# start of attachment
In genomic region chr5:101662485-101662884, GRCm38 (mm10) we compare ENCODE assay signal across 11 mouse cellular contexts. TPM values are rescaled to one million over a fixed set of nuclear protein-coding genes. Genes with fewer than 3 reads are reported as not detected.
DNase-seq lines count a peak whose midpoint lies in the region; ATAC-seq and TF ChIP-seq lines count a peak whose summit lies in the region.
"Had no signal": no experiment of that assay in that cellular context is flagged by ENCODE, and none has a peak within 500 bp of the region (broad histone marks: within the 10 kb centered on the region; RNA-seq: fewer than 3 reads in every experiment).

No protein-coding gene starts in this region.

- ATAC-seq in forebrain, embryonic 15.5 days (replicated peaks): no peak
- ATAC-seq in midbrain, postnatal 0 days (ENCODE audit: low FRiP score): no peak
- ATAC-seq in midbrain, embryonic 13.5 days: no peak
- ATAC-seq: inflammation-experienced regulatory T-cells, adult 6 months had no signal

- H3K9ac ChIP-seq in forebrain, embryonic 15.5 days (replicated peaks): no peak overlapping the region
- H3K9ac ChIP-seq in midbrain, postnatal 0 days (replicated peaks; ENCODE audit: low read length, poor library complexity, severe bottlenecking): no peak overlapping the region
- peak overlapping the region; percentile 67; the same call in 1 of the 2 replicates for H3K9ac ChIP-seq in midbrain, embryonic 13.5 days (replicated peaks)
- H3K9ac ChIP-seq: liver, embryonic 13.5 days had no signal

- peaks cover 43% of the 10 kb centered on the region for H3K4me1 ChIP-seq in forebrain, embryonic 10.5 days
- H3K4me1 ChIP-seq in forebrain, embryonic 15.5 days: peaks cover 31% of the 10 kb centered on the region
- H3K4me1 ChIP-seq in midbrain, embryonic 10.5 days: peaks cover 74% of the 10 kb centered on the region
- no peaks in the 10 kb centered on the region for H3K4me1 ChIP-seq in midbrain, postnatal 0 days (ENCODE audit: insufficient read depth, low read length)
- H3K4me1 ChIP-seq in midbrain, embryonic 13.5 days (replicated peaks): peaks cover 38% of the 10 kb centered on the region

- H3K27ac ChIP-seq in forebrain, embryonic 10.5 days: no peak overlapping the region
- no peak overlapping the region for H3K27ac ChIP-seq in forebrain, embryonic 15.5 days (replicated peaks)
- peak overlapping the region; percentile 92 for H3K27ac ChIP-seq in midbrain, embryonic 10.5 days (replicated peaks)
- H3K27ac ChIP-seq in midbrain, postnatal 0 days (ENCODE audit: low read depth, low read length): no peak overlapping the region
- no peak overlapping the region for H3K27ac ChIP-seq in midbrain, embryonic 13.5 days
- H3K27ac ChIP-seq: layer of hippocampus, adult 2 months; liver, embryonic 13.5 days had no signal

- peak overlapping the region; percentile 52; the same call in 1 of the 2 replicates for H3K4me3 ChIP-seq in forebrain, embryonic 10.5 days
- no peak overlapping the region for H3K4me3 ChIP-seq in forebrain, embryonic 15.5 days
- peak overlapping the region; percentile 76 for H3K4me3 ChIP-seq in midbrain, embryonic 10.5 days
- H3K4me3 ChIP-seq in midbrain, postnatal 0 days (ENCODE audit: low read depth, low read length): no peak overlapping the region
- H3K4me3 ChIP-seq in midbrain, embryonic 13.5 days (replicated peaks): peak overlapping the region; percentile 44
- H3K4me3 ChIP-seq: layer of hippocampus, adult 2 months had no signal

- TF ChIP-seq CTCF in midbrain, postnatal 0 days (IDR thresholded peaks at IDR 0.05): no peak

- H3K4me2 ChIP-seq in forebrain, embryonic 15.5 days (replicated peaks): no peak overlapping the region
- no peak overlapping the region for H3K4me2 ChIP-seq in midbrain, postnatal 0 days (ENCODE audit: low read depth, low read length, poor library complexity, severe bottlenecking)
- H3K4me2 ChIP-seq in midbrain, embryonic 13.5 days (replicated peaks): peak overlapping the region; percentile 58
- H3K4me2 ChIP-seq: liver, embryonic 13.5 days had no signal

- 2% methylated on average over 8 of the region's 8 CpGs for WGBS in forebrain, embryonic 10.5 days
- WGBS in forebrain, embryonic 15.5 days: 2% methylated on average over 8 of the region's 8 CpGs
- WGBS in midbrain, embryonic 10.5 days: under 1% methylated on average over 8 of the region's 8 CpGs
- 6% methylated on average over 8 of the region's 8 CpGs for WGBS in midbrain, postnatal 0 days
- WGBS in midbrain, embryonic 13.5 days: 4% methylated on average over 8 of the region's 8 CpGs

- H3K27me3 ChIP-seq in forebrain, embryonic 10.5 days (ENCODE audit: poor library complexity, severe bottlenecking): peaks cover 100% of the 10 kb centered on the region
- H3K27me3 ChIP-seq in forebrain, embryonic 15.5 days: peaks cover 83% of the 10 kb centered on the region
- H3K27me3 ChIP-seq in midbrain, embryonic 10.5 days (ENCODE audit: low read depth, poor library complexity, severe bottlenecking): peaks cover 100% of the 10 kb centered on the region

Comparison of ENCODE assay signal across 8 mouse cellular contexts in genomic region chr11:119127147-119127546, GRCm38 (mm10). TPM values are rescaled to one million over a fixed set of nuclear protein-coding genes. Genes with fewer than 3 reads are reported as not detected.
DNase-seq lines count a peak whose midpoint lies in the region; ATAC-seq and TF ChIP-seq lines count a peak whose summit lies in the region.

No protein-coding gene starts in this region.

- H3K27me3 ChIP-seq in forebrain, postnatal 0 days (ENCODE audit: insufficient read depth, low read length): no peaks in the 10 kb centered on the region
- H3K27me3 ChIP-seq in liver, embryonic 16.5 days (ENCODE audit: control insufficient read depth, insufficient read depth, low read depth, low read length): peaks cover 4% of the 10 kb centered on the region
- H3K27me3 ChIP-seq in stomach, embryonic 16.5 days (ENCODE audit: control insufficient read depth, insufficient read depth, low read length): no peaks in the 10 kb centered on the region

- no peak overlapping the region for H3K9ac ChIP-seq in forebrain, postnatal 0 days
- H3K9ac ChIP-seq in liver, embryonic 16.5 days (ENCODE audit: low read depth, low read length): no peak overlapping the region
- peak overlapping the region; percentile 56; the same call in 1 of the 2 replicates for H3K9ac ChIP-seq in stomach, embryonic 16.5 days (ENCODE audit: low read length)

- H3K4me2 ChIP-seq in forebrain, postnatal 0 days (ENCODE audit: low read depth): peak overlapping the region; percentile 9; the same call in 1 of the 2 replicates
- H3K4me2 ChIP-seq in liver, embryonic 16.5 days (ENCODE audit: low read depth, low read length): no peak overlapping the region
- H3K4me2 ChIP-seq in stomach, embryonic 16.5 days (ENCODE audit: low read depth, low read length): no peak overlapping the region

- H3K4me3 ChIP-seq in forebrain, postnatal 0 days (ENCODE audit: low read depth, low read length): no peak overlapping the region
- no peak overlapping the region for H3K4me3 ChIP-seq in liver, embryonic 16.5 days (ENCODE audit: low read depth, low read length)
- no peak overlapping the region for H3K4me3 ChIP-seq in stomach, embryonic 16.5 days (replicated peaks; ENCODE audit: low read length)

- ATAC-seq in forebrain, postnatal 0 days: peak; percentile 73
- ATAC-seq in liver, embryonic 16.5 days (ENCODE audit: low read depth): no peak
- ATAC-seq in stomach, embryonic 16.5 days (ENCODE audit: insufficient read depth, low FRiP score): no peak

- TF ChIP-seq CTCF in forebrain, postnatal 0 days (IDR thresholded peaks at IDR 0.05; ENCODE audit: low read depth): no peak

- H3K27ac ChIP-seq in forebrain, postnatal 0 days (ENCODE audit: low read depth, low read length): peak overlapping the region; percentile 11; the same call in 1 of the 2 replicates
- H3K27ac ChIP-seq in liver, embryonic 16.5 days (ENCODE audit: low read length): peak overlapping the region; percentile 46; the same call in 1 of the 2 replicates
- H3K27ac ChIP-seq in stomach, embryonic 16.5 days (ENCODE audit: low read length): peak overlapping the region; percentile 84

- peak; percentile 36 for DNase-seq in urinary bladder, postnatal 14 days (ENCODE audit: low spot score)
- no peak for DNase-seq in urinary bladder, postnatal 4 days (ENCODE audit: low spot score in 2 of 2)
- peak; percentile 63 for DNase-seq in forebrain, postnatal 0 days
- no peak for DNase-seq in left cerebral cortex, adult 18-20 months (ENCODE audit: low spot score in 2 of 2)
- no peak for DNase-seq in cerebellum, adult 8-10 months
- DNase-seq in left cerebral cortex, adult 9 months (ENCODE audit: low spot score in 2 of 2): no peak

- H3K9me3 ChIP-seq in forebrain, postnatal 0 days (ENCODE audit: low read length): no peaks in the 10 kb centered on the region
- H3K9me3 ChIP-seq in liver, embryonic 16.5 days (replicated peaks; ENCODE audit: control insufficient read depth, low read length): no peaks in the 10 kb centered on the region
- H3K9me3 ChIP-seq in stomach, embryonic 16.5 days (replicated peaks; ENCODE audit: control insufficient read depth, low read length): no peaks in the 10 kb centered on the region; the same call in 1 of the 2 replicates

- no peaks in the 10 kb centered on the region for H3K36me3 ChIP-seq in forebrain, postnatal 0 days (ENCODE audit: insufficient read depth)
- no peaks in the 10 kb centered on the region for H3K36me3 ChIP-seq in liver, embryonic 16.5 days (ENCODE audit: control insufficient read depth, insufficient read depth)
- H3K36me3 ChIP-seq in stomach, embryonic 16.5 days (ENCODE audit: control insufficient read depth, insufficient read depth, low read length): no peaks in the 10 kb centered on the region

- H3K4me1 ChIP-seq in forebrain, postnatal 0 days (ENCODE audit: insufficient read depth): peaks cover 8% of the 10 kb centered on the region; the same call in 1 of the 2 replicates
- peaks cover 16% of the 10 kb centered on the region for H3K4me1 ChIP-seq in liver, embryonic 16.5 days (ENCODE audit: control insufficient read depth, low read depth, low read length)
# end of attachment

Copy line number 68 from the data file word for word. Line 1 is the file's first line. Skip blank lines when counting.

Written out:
- no peak for DNase-seq in left cerebral cortex, adult 18-20 months (ENCODE audit: low spot score in 2 of 2)